January 16, 2018
On this day the running of the bulls begins in Pamplona, on the first morning of the nine-day Feast of San Fermin. Hemingway first went as a twenty-three-year-old writer still a month away from his first, small book (Three Stories and Ten Poems), and so still filing stories for the Toronto Star: "Then they came in sight. Eight bulls galloping along, full tilt, heavy set, black, glistening, sinister, their horns bare, tossing their heads...." His first wife, Hadley was with him; they had semi-joked that the bullfights would be a "stalwart" influence on the baby she was carrying. He would be named "John Hadley Nicanor," the last coming from one of the bullfighters they were most impressed with on the trip, Nicanor Villalta.
On his second Pamplona trip, in July of '24, Hemingway jumped in the amateur bullring -- he never ran before the bulls-and did so again on his visit in '25. The people and events of this trip would become The Sun Also Rises, the first episodes of which he began to write by the end of that July. It was on this '25 trip that he saw the teenaged sensation Cayetano Ordonez, the novel's Pedro Romero:
Romero never made any contortions, always it was straight and pure and natural in line. The others twisted themselves like cork-screws, their elbows raised, and leaned against the flanks of the bull after his horns had passed, to give a fake look of danger. Afterward, all that was faked turned bad and gave an unpleasant feeling. Romero's bull-fighting gave real emotion, because he kept the absolute purity of line in his movements and always quietly and calmly let his horns pass him close each time. He did not have to emphasize their closeness.... Romero had the old thing, the holding of his purity of line through the maximum of exposure, while he dominated the bull by making him realize he was unattainable, while he prepared him for the killing.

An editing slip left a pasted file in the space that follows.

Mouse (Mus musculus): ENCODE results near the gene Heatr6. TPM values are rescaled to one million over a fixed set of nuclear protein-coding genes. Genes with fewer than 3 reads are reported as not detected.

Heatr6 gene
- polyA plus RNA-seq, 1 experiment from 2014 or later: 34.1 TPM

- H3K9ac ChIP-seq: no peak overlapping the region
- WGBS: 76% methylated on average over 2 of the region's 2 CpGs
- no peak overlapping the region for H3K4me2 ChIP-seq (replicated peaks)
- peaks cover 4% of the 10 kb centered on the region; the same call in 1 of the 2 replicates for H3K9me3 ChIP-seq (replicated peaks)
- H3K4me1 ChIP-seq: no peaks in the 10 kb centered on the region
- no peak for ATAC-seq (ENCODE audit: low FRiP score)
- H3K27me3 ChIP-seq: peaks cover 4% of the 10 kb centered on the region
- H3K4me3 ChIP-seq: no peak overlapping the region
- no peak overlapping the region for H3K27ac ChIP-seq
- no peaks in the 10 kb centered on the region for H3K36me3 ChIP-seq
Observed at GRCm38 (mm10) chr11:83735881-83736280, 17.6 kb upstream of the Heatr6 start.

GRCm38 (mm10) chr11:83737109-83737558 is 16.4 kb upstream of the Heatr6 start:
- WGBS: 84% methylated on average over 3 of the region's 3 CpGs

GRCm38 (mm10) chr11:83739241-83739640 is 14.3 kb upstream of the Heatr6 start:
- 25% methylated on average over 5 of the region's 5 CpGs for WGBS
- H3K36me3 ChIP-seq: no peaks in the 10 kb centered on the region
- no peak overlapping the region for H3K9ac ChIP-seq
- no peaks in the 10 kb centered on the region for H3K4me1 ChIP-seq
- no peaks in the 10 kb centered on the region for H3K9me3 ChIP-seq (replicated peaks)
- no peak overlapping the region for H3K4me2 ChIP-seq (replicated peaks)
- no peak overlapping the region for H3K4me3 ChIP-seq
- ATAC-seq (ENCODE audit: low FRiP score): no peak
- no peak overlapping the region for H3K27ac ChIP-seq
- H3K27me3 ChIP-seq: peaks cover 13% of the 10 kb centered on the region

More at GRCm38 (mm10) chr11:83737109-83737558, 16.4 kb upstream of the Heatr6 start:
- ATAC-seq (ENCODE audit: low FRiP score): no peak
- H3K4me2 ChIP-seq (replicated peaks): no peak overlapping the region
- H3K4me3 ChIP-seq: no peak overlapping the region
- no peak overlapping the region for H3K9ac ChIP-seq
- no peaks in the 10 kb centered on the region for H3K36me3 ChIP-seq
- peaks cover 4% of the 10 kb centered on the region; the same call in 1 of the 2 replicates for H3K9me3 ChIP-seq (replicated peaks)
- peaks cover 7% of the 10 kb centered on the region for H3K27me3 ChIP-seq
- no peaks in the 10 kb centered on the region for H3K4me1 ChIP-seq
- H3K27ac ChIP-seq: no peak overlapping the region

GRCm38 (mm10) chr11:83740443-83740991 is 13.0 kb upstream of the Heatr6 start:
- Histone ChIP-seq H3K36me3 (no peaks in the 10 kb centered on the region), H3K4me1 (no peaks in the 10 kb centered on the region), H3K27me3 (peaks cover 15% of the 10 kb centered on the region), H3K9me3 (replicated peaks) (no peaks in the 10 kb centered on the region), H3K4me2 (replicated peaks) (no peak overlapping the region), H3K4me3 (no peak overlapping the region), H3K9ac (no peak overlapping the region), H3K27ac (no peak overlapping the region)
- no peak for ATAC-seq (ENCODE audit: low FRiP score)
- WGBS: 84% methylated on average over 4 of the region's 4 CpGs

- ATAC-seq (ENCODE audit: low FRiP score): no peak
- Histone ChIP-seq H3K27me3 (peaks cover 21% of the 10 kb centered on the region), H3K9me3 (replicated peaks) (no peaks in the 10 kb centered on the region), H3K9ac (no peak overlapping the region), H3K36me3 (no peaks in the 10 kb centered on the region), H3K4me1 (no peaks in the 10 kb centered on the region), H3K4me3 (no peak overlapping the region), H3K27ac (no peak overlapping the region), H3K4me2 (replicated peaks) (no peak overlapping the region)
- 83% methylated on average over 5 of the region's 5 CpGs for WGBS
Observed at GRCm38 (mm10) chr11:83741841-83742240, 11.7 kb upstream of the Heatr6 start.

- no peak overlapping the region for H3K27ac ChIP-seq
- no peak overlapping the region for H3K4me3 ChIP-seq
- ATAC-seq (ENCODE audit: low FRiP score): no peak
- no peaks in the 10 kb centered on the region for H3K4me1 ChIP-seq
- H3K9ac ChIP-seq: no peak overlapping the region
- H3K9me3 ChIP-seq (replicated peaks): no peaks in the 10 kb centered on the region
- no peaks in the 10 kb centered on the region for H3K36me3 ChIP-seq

And so the "grace under pressure" ideal was born, providing a measure for the mess which the other characters seemed unable to prevent in their lives, and for all that Hemingway would live, write, and perhaps die by.
That Dangerous Summer is Hemingway's chronicle of his return to Pamplona thirty-four years later, for the '59 running of the bulls-his last, given his suicide on July 2, 1961. He had already found the event marred by tourists in '25; now, and largely because of The Sun Also Rises, it was hard to move, let alone find any "purity of line." But not impossible:
Pamplona was rough as always, overcrowded with tourists and characters, but with a hard core of all that is finest in Navarre. For a week we averaged something over three hours sleep a night.... I've written Pamplona once and for keeps. It is all there as it always was except forty thousand tourists have been added. There were not twenty tourists when I first went there nearly four decades ago....
Today hundreds of thousands will be there, with more trampled by the crowds running from the bulls than by the bulls themselves. And Papa probably wouldn't think much of the new, non-bull alternatives that have evolved: the running-in-underpants celebrations, both organized and impromptu; the fountain-jumping at the St. Cecilia, a fourteen-foot leap of faith; the running-in-front-of-the-bus, which always occurs on the first morning after the festival, for those who can't bear to see it all end; the running-of-the-stair, a sequence of celebrations occurring over the previous months (January 1, February 2, March 3, April 4, May 5, June 6), for those who can't wait for July 7 to arrive.